Dr. Dobb's is part of the Informa Tech Division of Informa PLC

This site is operated by a business or businesses owned by Informa PLC and all copyright resides with them. Informa PLC's registered office is 5 Howick Place, London SW1P 1WG. Registered in England and Wales. Number 8860726.

Channels ▼


IBM BlueMix PaaS: A Microsoft Azure Killer?

IBM has used its Innovate 2014 developer convention (the one that used to be called Rational) to take a professionally dealt swipe at Microsoft's position in the cloud development and DevOps marketplace. The firm's new BlueMix Platform as a Service (PaaS) is quite directly targeted at Microsoft's own Azure PaaS.

Up IBM's sleeve is its breadth of installed base of users, its SoftLayer unit, the firm's apparent adherence to openness, plus its insistence on "mobile-first" and "cloud-first" development principals — slightly colored with PR-driven spin as those terms may be.

In terms of form and function, IBM BlueMix is a collection software application development tools, languages, and application services. BlueMix also features what have been called "boilerplates" (basic application formats designed and geared to fulfill different purposes) that sit over an IBM-specific version of Cloud Foundry running on the firm's own SoftLayer infrastructure.

SoftLayer, now an IBM Company, is an Infrastructure-as-a-Service platform with modular architecture and a full-featured API plus automation controls. In related good news for IBM, the company was also able to announce that Softlayer has been verified for deployments of SAP applications.

Cloud Foundry is an open source Platform-as-a-Service originated by the VMware spin-off company Pivotal but now run and governed independently as a foundation in its own right. Cloud Foundry provides developers with access to IBM's software for integration, security, transactions, and other key functions.

The idea is that by using the technologies discussed here in combination with an IBM BlueMix mobile boilerplate (to stay with the term), a programmer could potentially build what might look like the bare bones of a mobile application in no more than a few minutes.

"Since Bluemix was launched just three months ago, we've seen a rapid ramp-up of third-party and IBM services available to developers who want to use DevOps in the cloud to create composable, enterprise-class apps" said Steve Robinson, GM of IBM's Cloud Platform Services.

IBM is also announcing new DevOps solutions typically used behind organizations' firewalls, which will cater to various cloud models. By connecting data from systems of record to new applications and agile processes, the firm says that users can increase visibility across the delivery and feedback cycle, balancing cost, security, and quality concerns with rapid deployment speed.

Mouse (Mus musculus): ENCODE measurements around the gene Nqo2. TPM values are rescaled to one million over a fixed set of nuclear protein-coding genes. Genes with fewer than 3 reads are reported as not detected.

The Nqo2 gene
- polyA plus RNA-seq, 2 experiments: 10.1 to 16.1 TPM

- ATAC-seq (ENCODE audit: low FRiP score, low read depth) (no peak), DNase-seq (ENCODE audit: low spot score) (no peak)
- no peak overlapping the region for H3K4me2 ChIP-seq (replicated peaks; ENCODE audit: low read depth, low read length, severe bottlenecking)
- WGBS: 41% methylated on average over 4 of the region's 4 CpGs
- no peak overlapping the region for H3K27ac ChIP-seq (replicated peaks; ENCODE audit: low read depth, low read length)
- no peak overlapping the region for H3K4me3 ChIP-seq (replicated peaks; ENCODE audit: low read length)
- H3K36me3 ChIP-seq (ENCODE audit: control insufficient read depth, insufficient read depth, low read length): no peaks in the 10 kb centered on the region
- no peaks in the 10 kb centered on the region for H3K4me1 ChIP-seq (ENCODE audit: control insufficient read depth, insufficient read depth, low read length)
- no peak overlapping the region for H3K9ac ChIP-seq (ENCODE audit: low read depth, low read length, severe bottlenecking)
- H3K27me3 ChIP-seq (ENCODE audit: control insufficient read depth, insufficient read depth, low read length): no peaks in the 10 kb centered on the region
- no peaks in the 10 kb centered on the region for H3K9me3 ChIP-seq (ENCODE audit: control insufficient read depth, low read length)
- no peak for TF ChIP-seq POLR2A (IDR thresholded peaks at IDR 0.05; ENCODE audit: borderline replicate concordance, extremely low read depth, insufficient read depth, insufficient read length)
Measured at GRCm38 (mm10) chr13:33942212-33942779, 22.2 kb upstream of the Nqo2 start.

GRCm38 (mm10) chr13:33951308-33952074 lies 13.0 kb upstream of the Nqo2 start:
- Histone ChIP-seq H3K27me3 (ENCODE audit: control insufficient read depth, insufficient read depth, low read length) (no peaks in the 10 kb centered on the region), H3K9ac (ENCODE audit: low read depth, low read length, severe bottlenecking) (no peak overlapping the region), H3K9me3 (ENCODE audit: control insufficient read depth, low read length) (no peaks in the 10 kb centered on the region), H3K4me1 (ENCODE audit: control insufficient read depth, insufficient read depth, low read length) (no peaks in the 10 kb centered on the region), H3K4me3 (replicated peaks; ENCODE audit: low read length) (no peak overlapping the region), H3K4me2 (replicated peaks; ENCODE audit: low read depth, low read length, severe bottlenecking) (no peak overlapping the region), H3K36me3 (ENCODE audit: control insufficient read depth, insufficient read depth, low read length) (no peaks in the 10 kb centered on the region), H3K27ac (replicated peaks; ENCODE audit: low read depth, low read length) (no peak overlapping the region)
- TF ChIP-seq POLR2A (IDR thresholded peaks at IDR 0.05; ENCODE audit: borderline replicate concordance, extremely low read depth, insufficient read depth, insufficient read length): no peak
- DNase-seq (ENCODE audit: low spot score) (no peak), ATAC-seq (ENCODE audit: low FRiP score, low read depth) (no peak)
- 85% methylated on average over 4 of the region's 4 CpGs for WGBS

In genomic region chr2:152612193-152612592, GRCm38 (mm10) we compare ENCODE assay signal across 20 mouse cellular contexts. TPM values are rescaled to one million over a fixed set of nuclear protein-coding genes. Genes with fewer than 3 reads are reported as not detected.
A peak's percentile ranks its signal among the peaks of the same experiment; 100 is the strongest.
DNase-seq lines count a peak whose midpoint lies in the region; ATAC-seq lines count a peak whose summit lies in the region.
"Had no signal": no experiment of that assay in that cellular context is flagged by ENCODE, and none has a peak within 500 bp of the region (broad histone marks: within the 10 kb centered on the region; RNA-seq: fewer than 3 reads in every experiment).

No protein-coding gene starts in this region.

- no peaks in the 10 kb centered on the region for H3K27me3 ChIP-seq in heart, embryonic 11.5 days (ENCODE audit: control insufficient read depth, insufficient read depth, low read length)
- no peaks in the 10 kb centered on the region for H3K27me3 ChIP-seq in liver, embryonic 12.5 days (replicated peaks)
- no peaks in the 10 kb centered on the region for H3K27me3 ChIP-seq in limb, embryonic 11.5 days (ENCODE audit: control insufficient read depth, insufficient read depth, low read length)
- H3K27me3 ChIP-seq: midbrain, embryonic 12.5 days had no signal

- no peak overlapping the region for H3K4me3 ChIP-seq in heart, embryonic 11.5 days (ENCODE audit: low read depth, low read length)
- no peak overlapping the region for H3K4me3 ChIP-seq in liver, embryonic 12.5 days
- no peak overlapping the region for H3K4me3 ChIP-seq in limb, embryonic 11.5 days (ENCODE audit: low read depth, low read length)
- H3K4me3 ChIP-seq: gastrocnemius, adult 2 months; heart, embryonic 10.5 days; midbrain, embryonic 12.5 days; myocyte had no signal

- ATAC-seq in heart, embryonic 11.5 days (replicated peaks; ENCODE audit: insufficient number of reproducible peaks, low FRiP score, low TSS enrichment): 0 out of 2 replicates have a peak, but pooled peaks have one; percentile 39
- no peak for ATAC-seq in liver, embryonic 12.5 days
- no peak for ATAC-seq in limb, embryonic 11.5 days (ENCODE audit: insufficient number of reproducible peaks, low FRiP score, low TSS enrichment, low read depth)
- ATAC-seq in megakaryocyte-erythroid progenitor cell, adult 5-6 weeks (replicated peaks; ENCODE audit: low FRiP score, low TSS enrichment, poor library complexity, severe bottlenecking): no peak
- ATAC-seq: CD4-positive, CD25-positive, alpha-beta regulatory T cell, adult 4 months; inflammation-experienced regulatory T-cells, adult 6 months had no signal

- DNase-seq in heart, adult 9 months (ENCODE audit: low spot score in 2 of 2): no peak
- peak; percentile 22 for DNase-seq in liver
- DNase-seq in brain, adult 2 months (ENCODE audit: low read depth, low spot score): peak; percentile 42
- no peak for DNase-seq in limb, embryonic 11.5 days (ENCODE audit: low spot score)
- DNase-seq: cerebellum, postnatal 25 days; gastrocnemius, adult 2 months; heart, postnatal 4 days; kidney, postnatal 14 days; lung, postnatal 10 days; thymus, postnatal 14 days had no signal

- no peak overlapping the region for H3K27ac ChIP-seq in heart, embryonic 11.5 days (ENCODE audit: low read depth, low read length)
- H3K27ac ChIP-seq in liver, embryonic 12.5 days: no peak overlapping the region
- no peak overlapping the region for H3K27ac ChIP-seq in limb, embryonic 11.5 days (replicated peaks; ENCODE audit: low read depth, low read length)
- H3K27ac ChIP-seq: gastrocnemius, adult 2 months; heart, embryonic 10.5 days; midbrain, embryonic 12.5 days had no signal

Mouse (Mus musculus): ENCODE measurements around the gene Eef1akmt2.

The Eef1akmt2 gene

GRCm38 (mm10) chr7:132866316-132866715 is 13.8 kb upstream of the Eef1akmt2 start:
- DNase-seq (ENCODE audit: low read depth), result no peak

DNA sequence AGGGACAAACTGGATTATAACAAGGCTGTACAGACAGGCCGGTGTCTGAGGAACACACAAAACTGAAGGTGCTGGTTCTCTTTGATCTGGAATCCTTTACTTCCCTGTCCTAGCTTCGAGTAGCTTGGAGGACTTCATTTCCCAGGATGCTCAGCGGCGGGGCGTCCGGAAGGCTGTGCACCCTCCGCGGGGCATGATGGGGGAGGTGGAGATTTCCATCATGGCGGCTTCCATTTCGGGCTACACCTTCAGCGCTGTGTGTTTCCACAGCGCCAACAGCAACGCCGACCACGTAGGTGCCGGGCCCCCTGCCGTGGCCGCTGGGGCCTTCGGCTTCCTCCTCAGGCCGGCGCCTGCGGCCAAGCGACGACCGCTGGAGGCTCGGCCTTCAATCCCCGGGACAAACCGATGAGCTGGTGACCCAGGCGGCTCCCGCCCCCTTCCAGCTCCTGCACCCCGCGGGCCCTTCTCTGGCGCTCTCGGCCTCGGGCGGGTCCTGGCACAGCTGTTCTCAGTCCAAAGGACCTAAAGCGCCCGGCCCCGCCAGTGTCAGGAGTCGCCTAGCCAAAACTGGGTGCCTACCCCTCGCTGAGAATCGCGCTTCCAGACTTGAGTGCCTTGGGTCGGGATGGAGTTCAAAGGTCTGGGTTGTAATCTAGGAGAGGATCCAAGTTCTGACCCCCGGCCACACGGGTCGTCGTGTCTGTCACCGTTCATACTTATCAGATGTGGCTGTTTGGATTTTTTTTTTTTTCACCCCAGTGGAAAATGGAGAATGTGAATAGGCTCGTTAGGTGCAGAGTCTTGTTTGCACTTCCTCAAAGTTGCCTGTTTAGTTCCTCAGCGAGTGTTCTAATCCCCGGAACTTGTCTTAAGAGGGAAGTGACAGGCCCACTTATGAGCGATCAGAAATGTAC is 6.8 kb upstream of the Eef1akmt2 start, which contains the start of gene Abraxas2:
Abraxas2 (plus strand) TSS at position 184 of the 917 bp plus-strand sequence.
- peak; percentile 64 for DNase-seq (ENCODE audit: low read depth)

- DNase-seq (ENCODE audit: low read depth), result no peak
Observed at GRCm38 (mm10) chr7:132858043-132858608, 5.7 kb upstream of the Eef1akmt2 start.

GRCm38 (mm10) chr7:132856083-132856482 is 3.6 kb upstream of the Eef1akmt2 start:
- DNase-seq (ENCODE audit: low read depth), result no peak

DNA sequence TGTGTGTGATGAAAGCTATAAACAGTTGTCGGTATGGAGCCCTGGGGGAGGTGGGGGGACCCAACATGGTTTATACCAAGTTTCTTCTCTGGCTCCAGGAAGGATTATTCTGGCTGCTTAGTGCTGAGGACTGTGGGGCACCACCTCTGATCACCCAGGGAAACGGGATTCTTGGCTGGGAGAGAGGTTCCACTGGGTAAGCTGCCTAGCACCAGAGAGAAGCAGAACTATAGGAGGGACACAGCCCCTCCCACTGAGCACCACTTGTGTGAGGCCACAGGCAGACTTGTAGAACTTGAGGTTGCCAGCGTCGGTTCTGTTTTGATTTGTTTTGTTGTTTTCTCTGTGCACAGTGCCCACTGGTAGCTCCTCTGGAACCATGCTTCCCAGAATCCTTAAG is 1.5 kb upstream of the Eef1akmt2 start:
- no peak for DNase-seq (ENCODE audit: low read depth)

These include Continuous Testing, Release, and Deployment solutions, which include applying advanced analytics to gauge mobile app user sentiment and quality; capabilities to accelerate multi-platform application testing for IMS, CICS, and SAP applications; as well as the ability to deploy apps on multiple platforms (i.e. native z/OS, iOS, Android) simultaneously.

Also here we find Continuous Business Planning and Collaborative Development solutions for open communication and analytics between teams to manage change faster.

"Organizations today are finding they need to quickly build and shift to mobile, social, and cloud-based apps to differentiate customer experience. However, the best apps often need to reach into the volumes of data held behind the firewalls of organizations' infrastructures," said Kristof Kloeckner, general manager of IBM Rational Software. "IBM's DevOps approach helps teams connect that information to build better systems of interaction with both speed and high quality."

Related Reading

More Insights

Currently we allow the following HTML tags in comments:

Single tags

These tags can be used alone and don't need an ending tag.

<br> Defines a single line break

<hr> Defines a horizontal line

Matching tags

These require an ending tag - e.g. <i>italic text</i>

<a> Defines an anchor

<b> Defines bold text

<big> Defines big text

<blockquote> Defines a long quotation

<caption> Defines a table caption

<cite> Defines a citation

<code> Defines computer code text

<em> Defines emphasized text

<fieldset> Defines a border around elements in a form

<h1> This is heading 1

<h2> This is heading 2

<h3> This is heading 3

<h4> This is heading 4

<h5> This is heading 5

<h6> This is heading 6

<i> Defines italic text

<p> Defines a paragraph

<pre> Defines preformatted text

<q> Defines a short quotation

<samp> Defines sample computer code text

<small> Defines small text

<span> Defines a section in a document

<s> Defines strikethrough text

<strike> Defines strikethrough text

<strong> Defines strong text

<sub> Defines subscripted text

<sup> Defines superscripted text

<u> Defines underlined text

Dr. Dobb's encourages readers to engage in spirited, healthy debate, including taking us to task. However, Dr. Dobb's moderates all comments posted to our site, and reserves the right to modify or remove any content that it determines to be derogatory, offensive, inflammatory, vulgar, irrelevant/off-topic, racist or obvious marketing or spam. Dr. Dobb's further reserves the right to disable the profile of any commenter participating in said activities.

Disqus Tips To upload an avatar photo, first complete your Disqus profile. | View the list of supported HTML tags you can use to style comments. | Please read our commenting policy.